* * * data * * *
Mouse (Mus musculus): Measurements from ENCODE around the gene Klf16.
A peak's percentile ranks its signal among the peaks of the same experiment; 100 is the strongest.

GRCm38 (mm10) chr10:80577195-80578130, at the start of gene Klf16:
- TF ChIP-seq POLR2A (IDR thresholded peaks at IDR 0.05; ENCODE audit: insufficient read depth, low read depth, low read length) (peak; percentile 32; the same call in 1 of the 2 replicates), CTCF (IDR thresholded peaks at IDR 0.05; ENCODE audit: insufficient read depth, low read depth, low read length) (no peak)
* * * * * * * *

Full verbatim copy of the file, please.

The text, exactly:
Mouse (Mus musculus): Measurements from ENCODE around the gene Klf16.
A peak's percentile ranks its signal among the peaks of the same experiment; 100 is the strongest.

GRCm38 (mm10) chr10:80577195-80578130, at the start of gene Klf16:
- TF ChIP-seq POLR2A (IDR thresholded peaks at IDR 0.05; ENCODE audit: insufficient read depth, low read depth, low read length) (peak; percentile 32; the same call in 1 of the 2 replicates), CTCF (IDR thresholded peaks at IDR 0.05; ENCODE audit: insufficient read depth, low read depth, low read length) (no peak)